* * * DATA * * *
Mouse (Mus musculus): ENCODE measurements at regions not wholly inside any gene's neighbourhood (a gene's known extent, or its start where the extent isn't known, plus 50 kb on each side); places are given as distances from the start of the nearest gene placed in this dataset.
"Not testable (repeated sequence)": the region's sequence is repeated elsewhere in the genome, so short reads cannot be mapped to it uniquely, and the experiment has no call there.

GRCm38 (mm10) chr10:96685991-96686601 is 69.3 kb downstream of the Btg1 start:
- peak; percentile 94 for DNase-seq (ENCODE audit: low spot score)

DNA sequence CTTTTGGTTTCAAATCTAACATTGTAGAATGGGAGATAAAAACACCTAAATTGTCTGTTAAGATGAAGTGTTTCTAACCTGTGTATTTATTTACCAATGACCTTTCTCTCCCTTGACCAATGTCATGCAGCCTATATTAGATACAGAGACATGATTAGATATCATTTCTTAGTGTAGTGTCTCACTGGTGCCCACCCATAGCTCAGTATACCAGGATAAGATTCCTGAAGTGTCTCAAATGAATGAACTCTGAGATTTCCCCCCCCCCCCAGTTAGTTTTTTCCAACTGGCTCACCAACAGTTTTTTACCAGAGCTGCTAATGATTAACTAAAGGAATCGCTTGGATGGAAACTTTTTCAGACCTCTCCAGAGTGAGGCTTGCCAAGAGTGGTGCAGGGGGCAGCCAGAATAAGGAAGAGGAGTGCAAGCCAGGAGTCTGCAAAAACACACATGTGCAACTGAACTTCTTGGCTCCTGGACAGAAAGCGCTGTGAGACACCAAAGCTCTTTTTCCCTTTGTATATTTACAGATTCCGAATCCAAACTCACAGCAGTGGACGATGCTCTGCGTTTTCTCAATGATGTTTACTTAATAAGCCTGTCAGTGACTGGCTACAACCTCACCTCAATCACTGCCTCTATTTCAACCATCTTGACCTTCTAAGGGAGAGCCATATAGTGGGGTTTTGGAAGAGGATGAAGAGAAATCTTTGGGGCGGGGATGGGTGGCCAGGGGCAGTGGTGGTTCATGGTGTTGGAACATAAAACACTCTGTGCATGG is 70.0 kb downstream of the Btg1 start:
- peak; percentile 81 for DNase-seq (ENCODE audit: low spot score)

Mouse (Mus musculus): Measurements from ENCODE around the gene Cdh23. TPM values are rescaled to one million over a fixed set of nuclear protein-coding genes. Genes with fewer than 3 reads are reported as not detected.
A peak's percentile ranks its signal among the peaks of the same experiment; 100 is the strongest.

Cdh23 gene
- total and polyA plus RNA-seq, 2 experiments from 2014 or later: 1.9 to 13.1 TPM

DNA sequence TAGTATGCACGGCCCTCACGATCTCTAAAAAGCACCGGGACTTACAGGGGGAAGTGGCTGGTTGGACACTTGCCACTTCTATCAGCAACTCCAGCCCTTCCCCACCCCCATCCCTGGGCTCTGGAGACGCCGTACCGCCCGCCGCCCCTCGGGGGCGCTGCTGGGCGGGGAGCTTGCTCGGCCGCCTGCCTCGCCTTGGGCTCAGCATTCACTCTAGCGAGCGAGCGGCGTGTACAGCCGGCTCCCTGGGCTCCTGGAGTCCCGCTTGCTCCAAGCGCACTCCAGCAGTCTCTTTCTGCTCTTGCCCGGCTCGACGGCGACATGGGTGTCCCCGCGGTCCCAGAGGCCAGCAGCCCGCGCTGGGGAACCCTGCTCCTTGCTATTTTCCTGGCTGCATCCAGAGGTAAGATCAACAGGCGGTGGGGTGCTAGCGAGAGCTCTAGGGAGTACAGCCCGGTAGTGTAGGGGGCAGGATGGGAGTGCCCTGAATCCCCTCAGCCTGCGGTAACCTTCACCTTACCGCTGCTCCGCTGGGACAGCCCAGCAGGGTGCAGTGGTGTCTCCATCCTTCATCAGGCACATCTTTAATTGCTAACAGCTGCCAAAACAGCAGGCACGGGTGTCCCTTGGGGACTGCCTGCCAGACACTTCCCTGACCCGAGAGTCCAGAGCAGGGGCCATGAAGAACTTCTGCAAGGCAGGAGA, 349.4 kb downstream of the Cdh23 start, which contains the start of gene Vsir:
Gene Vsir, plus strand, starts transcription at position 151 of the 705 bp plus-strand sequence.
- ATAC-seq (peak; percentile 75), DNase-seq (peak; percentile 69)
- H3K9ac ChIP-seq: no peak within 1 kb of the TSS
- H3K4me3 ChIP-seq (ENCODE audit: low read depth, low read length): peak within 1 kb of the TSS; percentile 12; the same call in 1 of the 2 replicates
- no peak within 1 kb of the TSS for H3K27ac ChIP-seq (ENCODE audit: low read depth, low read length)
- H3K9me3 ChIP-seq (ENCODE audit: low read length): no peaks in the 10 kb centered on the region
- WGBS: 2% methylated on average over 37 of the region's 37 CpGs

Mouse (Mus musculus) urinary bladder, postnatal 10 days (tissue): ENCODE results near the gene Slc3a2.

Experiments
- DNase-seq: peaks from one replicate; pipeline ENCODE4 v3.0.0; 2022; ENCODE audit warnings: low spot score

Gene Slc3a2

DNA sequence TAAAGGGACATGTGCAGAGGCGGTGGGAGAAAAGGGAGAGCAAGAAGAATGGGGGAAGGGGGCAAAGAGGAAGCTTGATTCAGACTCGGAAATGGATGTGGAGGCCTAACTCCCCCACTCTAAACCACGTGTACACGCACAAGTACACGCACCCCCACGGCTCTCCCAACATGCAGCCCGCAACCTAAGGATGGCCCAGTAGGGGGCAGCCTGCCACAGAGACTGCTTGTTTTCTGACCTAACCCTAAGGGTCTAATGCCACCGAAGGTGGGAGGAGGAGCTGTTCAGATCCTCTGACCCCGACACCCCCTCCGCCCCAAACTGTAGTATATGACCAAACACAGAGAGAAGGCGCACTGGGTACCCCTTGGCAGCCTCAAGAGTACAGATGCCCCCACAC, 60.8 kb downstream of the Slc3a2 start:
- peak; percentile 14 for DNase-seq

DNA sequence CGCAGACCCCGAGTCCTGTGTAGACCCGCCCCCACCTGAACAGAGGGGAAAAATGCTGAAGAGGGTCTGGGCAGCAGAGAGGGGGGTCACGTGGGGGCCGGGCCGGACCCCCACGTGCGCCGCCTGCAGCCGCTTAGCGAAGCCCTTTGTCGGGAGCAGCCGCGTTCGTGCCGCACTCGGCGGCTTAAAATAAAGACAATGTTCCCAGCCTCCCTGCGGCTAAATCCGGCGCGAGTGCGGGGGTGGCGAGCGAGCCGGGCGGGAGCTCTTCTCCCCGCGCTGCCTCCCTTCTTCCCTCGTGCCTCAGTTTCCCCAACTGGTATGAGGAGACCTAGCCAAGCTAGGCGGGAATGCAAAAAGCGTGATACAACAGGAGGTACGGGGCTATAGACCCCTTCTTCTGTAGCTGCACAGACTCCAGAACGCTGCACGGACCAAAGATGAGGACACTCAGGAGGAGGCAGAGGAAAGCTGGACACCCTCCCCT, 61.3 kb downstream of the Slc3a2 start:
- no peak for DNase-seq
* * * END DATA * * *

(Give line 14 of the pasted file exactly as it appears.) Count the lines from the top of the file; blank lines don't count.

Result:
- H3K9ac ChIP-seq: no peak within 1 kb of the TSS